D&O Insurance is not only important to protect the financial viability of a business, but it may also serve as an important tool to attract senior-level talent. Many seasoned executives will look to make sure a company they are joining has D&O Insurance in place, in order to protect their own personal assets and to ensure that they have the freedom to make difficult management decisions without fear of putting their own finances at risk.
Most company articles of incorporation or articles of organization provide for the indemnification of officers and directors. Indemnification is an agreement to compensate officers or directors for any financial losses or damages they personally suffer as a result of actions they took while acting in their role of officer or director.
Most indemnification agreements are unlimited up to the maximum amount permitted by law, which means the company promises to cover all of an officer or director’s costs and losses. However, practically speaking, this indemnification is limited by the financial resources of the company.
Directors and Officers Liability Insurance is purchased in addition to corporate indemnification of directors and officers. Many officers and directors want a company to provide both indemnification and D&O Insurance.
Directors and Officers Liability Insurance is meant to protect your business and executive team from lawsuits where your directors and officers are personally named. Every insurer will typically customize D&O policies to meet the needs of each individual business. While there is no industry-standard policy form, most D&O policies share in common three important coverages: sides A, B, and C.
- Side A provides coverage for non-indemnified directors and officers. It covers individual directors and officers when they are not indemnified by the corporation as a result of state law, or if the company does not have the financial resources to indemnify them.
- Side B provides coverage for the corporation. It reimburses the corporation when it indemnifies the officers and directors.
- Side C also provides coverage for the corporation. For public companies, it protects the corporation against securities claims brought against the company. For private companies, it covers claims that name both the company and its officers and directors that are not covered by general liability insurance.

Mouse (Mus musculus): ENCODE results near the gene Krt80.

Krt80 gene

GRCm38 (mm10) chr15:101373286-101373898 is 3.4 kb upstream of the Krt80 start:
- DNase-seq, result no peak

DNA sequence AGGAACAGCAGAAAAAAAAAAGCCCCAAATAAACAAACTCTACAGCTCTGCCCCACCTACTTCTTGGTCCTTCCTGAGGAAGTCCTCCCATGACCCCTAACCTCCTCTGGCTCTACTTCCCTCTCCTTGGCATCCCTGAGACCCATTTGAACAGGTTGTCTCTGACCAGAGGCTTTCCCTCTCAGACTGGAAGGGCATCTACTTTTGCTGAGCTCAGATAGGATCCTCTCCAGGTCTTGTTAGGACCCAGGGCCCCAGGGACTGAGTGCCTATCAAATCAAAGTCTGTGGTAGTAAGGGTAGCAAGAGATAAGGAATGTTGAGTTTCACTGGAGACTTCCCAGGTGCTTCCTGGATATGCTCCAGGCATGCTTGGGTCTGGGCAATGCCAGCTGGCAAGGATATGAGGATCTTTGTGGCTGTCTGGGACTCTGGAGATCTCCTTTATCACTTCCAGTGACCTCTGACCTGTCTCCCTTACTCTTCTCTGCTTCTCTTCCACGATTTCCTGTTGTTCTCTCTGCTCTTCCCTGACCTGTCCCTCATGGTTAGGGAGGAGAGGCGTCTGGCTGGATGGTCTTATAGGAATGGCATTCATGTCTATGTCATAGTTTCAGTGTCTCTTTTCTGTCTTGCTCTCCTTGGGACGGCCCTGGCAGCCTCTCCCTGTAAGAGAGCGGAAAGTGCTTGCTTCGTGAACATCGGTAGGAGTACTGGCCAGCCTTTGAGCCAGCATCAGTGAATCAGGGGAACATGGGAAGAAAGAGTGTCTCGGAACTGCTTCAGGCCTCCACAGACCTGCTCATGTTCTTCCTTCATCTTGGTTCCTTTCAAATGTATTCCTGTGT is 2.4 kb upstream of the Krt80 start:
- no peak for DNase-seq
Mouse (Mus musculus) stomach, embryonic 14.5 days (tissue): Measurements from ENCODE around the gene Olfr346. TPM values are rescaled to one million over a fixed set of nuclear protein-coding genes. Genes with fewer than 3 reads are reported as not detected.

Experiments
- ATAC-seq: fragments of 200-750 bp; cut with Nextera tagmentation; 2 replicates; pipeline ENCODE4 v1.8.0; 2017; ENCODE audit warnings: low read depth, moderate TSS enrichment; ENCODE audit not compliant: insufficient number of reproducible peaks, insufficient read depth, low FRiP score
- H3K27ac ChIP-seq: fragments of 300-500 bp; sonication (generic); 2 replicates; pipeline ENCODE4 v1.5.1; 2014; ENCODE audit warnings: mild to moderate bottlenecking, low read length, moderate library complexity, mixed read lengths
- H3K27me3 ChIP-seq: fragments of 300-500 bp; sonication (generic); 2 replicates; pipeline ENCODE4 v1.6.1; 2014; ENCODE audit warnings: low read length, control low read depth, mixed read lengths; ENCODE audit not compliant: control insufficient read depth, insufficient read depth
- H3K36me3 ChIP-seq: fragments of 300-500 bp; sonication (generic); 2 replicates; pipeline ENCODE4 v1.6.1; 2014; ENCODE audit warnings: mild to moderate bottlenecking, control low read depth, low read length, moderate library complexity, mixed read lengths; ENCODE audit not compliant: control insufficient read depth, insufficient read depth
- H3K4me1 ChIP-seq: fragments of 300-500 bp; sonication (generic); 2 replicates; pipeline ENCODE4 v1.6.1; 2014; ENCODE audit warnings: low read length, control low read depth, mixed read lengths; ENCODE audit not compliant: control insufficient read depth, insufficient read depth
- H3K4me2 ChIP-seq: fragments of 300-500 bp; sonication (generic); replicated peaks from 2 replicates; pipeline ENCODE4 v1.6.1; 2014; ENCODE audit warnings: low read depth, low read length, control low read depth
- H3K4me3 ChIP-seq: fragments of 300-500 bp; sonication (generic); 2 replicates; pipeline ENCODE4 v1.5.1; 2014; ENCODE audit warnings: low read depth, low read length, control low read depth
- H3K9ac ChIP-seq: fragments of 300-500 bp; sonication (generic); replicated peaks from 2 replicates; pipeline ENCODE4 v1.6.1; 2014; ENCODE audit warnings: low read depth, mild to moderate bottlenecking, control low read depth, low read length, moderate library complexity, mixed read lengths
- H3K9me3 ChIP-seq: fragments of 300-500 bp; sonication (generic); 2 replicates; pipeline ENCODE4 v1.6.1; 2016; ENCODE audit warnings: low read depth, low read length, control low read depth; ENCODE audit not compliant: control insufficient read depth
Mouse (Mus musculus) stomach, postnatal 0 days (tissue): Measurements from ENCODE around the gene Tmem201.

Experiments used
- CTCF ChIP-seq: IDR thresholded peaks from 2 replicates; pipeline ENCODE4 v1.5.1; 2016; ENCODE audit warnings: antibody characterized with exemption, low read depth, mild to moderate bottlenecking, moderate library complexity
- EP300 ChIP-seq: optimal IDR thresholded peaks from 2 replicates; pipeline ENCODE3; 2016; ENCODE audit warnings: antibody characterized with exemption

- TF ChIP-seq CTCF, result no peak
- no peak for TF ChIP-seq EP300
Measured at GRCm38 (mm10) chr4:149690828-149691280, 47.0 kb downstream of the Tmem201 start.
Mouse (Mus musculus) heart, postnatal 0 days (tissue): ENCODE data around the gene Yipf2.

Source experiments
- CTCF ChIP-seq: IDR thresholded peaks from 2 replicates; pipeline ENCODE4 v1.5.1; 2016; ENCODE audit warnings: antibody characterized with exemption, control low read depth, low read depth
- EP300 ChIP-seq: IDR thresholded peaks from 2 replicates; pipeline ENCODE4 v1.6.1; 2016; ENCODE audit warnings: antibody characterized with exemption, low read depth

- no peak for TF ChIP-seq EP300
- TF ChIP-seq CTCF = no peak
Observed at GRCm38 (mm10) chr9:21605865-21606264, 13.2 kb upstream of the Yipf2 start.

Directors and Officers coverage can be broadened through a number of endorsements. For protection against employment-related issues like discrimination or harassment, employment practices liability (EPL) coverage is often added as an endorsement. Another common endorsement is fiduciary liability coverage, which would protect your firm’s fiduciaries against claims of mismanagement of your company’s benefit plans.
Types of Claims
Directors and Officers Liability Insurance protects against a wide variety of claim types. This insurance will also pay to defend against frivolous claims without merit. The following are some common claims that D&O Insurance covers:
Shareholder claims. Shareholders have a vested interested in making sure the company they are investing in is being run effectively. If they are displeased with management decisions or company outcomes, they may file suit. These claims can include:
- Damage to the corporation in breach of their legal duty
- Breach of fiduciary duty resulting in financial losses or bankruptcy
- Failure to follow the organization’s bylaws or lack of corporate governance
- Misuse of company funds or mixing personal and business assets
- Innocent errors in judgment by executives may cause claims
- Failure to disclose conflicts of interest
Employee claims. Employee lawsuits are the most common claims against directors and officers. Employees may be dissatisfied with the way they have been treated by the company and decide to file suit. These claims can include: